Bank of Canada leaves interest rates unchanged; U.K. government loses key Brexit timetable vote
The U.S. dollar carved out a three-month low, deepening its losses during Wednesday’s trading session after the Federal Reserve’s December meeting minutes showed a dovish tilt in the central bank.
While multiple comments from officials, as well as a lowered expectations of rate increases in 2019 from three to two already pointed to a change of sentiment at the Fed, the minutes hammered that point home on Wednesday. Some central bank officials had been in favor of pausing the rate increases in December already, and many agreed that the Fed could be patient with their hikes going forward.
St. Louis Fed President James Bullard told The Wall Street Journal in an interview Tuesday that while he remained upbeat on the U.S. economy, the country could face a recession if the central bank raised interest rates further. Chicago Fed President Charles Evans, meanwhile, sees as many as three rate increases “eventually,” while Atlanta Fed President Raphael Bostic said he didn’t think the Fed should push rates above the neutral level, which represents a rate that neither impedes nor stimulates the economy.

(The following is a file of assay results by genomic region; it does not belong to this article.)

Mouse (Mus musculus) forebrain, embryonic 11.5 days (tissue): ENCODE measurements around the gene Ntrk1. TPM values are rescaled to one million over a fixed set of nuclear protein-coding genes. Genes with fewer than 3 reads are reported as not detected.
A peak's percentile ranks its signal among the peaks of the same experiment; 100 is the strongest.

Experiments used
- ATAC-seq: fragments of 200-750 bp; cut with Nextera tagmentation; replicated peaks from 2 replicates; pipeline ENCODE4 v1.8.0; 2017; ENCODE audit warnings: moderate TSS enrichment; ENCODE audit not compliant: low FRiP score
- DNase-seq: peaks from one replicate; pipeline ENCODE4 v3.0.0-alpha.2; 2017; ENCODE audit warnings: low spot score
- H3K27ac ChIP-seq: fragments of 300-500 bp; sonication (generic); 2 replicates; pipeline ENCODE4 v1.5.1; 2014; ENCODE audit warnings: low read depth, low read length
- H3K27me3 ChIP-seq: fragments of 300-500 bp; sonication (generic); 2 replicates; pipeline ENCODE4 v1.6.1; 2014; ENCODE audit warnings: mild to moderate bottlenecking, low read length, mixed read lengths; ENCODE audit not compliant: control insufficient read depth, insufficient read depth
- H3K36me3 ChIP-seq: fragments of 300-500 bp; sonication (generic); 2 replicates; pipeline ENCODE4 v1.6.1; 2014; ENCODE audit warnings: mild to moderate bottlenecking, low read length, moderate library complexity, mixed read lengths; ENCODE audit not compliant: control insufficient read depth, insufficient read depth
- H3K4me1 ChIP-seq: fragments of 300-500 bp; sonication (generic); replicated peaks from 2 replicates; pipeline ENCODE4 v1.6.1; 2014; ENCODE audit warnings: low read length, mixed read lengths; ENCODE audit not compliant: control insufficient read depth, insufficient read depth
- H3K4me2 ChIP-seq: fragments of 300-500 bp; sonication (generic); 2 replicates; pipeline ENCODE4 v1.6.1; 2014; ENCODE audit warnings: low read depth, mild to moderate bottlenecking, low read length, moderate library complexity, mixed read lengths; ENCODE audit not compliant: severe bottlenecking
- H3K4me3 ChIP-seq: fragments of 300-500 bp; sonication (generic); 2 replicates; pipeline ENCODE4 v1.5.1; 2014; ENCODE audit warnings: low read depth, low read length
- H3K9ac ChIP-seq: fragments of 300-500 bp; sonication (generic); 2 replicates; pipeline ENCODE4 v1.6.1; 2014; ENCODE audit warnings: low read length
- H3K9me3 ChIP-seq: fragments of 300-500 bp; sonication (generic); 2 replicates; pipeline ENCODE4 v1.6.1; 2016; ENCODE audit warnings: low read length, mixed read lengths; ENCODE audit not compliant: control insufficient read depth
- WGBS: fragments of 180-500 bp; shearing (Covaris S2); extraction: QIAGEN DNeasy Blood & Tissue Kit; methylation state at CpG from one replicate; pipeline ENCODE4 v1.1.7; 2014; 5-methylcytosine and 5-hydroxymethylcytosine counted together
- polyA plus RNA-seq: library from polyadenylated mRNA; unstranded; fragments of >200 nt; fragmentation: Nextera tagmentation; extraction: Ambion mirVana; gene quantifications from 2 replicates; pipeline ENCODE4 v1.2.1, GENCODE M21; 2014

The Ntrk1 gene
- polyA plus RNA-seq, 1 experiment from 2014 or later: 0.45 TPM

The ICE U.S. Dollar Index DXY, -0.09% in response slipped to its session low, which marked a fresh three-month nadir. The gauge was last down 0.7% at 95.200, according to FactSet data. The EURUSD, +0.1819% rose to its best level since October at $1.1546, versus $1.1442 late Tuesday. Similarly, the British pound GBPUSD, -0.0078% climbed higher to $1.2796 from $1.2716, its highest since late November.
In other central bank news, the Bank of Canada kept its benchmark interest rate steady at 1.75% and downgraded its projections for 2019 gross domestic product growth to 1.7%, in part due to the drop in oil prices. Nevertheless, the Canadian dollar USDCAD, +0.1514% strengthened, with the greenback last buying C$1.3222, down from C$1.3274 late Tuesday.
As, U.S.-China trade talks appear to have ended on a positive not in Beijing, helping global stock indexes bounce. A statement was expected later Wednesday.
In Brexit matters, the U.K. government suffered two blows in parliamentary votes on Wednesday. First, 303 U.K. lawmakers backed an amendment that restricts the government from making changes to tax laws if it forces the country into a no-deal Brexit. Then, parliament voted in favor of the so-called Grieve amendment, which says that May’s government has three days to come up with an alternative if her Brexit deal gets voted down next Tuesday. Otherwise, control of Brexit reverts to Parliament.